PCP: Too Soon to Remove the Headphone Jack

Alex Lee - 4A Nanotechnology
Posted on: September 26, 2016

There’s been some controversy surrounding the iPhone 7, the latest model in Apple Inc.’s flagship line of phones. When Apple first revealed the iPhone in 2007, they forever changed the world of cellular technology. While the concept of the smartphone had already existed, most notably in the form of the Blackberry, it was the launch of the iPhone, with its sleek, futuristic design and revolutionary intuitive touch screen interface, that truly ushered in the era of the smartphone that we live in today. Now Apple is once again attempting to be pioneering by removing the ubiquitous 3.5 mm headphone jack from the iPhone. Frankly, this decision sucks, and I do not think the headphone jack should be eliminated…yet.

First off, let’s clear up some false information. I’ve heard some say that the jack was removed to make the iPhone 7 thinner. If this were true,  you would have gotten another paragraph from me ranting about how much of our tech have gotten small enough, and we really don’t need to go thinner; fortunately for you, I only have to write one sentence, because that is just not true. The iPhone 7 has a thickness of 7.1 mm, just like the iPhone 6, so thankfully Apple still has some sense in them.

Here’s something that might surprise you: I actually support removing the headphone jack *gasp*. Apple is right: the future is wireless. The headphone jack should and will become obsolete soon. Apple’s VP Marketing, Phillip Schiller, stated that the reason they’re removing the jack is to have more space for other tech, and I agree with this. The space occupied by the headphone jack seems small, but as technology continues to improve, every micron really matters. It’s becoming harder and harder to justify the inclusion of an audio jack that first came about in the ‘60s. Bluetooth headphones have existed for some time as a wireless alternative to the jack, and trends indicate that it is on its way to becoming the next standard in audio technology.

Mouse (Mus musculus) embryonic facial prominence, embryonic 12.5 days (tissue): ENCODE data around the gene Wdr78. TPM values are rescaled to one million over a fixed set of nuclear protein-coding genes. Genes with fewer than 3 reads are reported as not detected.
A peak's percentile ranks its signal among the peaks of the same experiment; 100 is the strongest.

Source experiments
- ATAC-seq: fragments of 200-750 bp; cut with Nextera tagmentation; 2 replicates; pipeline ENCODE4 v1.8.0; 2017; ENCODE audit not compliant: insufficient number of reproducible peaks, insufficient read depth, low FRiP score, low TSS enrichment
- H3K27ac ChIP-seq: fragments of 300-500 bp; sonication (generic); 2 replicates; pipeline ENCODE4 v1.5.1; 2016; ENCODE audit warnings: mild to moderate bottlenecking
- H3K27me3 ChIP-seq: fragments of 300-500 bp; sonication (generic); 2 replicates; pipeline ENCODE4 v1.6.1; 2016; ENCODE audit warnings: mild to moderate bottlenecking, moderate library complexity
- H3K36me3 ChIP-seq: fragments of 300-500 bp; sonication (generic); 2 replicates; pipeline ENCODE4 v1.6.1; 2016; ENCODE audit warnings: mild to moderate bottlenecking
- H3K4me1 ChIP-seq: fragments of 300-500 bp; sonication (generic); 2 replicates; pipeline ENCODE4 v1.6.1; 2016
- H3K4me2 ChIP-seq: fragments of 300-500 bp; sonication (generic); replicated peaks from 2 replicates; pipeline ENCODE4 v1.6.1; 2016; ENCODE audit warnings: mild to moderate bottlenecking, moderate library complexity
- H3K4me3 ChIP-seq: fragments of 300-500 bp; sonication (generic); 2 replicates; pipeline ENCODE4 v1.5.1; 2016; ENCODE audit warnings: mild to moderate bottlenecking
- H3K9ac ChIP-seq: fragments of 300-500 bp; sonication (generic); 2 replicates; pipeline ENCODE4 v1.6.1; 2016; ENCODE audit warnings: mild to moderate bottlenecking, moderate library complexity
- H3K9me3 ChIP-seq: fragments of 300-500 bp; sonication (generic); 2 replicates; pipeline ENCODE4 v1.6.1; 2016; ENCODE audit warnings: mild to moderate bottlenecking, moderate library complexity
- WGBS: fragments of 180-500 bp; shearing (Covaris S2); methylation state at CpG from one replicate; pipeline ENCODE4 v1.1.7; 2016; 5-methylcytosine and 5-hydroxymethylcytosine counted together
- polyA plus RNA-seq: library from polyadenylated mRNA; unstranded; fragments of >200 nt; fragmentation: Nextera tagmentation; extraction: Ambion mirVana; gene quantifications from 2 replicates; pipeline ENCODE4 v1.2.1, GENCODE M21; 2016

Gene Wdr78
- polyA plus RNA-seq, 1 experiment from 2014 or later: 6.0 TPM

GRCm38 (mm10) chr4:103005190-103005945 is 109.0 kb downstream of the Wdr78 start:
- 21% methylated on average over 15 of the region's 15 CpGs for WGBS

So, why am I writing against the elimination of the headphone jack? I don’t think it’s the right time to do it yet. While the idea of wired headphones may be becoming archaic, look around. The majority of people on the street are still using wired headphones. The technology clearly still is being heavily used, and if it were to disappear right now, the majority of people would be hugely inconvenienced. The iPhone’s user base skews toward younger demographics, and even then, I’m sure a significant portion of them will not be happy with this decision. The fact their phone will now be a bit faster and more efficient is going to be of small consolation.